Is it dumb to trust smart technology?

Automation is nice, but it doesn't mean you should hand over responsibility to the machines.

By Mike Elgan
Aug. 1, 2016

I'm not aware of any deaths, illness or injuries from the overheating and overcooling that resulted when the Nest's automatic temperature control failure, but it's a possibility for our automated future.

As a larger percentage of temperature controls become Nest-like automated systems, including for disabled, elderly or sick people, problems with these automated systems could be life threatening.

The Tesla Auto-Pilot crash

A Tesla crash in May raised questions about Tesla's Autopilot feature. The car was reportedly in Autopilot mode when it crashed into the side of a tractor trailer, killing the driver. Tesla claimed it was the first known death in more than 130 million miles of Autopilot operation.

The U.S. National Transportation Safety Board found that the car was traveling at 74 mph in a 65 mph zone.

Some Teslas have a range of automation features, including a beta Autosteer mode, an Auto Lane Change feature, an Automatic Emergency Steering and Side Collision Warning system as well as Autopark.

While attention has been paid to the so-called Autopilot set of features, the real failure happened with an automatic emergency braking system, which probably did not engage in the crash. The reason is probably that the truck's side was lit up by the sun, which the Tesla's visual system couldn't distinguish from sky.

Some speculate that the driver wasn't paying attention to the road. The truck driver claims that the driver was "playing Harry Potter on the TV screen" in the car throughout the entire crash.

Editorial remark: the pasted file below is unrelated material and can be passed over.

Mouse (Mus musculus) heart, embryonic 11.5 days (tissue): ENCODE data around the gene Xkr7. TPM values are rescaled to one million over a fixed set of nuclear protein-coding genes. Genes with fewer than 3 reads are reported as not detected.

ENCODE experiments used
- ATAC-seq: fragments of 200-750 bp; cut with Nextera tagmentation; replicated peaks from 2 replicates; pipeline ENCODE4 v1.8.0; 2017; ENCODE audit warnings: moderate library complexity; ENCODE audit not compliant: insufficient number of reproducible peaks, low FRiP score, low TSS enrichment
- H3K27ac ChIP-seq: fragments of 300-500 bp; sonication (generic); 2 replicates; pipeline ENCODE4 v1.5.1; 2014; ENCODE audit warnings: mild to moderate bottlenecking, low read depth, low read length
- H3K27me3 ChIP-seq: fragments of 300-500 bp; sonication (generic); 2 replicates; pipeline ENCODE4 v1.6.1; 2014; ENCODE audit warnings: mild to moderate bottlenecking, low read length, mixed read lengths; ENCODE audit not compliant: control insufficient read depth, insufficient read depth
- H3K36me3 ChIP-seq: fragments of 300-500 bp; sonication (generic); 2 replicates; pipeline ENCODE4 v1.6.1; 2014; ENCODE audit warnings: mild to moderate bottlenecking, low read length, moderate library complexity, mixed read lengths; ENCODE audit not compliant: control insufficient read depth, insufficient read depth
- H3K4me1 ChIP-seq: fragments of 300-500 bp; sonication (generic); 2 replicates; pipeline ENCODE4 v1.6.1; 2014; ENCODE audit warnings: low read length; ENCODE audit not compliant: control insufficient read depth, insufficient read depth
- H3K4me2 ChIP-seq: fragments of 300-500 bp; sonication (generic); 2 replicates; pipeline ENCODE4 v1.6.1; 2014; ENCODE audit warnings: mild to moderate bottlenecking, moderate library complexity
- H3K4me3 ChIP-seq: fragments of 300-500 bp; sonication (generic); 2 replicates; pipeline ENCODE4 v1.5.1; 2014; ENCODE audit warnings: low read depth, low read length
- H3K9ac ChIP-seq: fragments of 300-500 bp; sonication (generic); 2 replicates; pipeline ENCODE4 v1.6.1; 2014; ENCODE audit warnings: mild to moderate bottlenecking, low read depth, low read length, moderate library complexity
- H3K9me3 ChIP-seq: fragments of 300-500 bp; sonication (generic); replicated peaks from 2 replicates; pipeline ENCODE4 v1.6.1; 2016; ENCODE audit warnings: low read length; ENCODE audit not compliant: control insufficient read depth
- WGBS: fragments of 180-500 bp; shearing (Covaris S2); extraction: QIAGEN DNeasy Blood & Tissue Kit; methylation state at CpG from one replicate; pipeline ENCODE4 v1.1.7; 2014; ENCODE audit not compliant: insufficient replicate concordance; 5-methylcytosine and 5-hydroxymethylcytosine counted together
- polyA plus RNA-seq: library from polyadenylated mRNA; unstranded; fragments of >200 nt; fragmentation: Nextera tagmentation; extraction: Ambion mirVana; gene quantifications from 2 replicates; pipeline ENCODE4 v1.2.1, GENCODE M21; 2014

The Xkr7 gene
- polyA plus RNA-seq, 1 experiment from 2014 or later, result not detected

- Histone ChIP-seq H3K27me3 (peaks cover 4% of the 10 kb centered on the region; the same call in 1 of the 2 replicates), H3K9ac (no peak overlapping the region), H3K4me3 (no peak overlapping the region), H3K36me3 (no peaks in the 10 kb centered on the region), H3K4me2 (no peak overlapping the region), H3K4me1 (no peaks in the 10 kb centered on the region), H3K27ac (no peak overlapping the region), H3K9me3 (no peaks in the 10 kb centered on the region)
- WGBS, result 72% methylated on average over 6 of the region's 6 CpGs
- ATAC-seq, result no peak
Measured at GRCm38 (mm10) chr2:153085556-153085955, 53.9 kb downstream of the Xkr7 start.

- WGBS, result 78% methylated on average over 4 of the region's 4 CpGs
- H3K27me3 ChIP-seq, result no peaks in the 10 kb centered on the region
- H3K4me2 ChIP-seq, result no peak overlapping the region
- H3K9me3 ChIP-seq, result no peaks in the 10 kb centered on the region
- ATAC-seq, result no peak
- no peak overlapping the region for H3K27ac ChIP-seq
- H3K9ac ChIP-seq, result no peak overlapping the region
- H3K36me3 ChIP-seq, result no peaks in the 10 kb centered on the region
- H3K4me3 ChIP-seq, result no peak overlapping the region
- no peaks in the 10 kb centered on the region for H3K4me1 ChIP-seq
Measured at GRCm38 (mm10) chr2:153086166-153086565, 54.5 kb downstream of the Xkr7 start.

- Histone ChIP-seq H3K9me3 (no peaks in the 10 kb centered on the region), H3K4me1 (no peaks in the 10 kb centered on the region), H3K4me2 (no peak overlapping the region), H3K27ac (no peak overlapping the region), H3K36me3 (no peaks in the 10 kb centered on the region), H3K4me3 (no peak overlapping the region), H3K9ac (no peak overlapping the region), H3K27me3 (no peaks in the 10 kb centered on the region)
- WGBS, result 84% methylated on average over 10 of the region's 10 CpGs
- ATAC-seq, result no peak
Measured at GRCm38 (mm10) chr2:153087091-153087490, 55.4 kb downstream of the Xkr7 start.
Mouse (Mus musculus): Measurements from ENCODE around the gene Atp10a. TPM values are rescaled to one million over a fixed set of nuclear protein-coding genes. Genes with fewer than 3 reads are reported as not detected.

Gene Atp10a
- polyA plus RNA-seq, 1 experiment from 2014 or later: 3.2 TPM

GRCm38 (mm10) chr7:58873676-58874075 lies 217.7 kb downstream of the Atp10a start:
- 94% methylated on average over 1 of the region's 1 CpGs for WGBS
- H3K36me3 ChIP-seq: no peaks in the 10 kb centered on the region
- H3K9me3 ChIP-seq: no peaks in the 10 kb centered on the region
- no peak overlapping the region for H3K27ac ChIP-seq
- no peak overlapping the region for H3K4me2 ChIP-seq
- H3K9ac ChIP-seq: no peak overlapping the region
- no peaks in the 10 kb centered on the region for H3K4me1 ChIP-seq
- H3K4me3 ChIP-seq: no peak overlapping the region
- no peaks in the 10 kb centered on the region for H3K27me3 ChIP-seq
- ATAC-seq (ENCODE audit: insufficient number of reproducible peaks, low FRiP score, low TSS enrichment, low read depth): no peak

News of the crash didn't stop the occasional abuse of Tesla Autopilot mode. A recent YouTube video, which has since been removed, shows a man playing Pokémon Go with both hands while Tesla’s Autopilot handled the driving.

How to use fully automatic products and features

Like a Tesla on both Autopilot and Ludicrous modes, we're rapidly screaming toward a future where many of our appliances, equipment, vehicles, gadgets and services are completely automated, controlled remotely by artificial intelligence or locally by algorithms.

It's important for us, as consumers and users, to learn how to safely incorporate these technologies into our lives. What these events tell us is that the right way to use automation is to treat it like the convenience it is, and not a replacement for human awareness, monitoring and judgment.

Pets can't be left in the care of a cloud service entirely. As with before the automatic pet feeder era, a human guardian who cares must be available to check on, feed, or pet-sit any pet when we go on vacation. We can't turn pets' lives and well-being completely over to an app (unless, of course, those pets themselves are robots).

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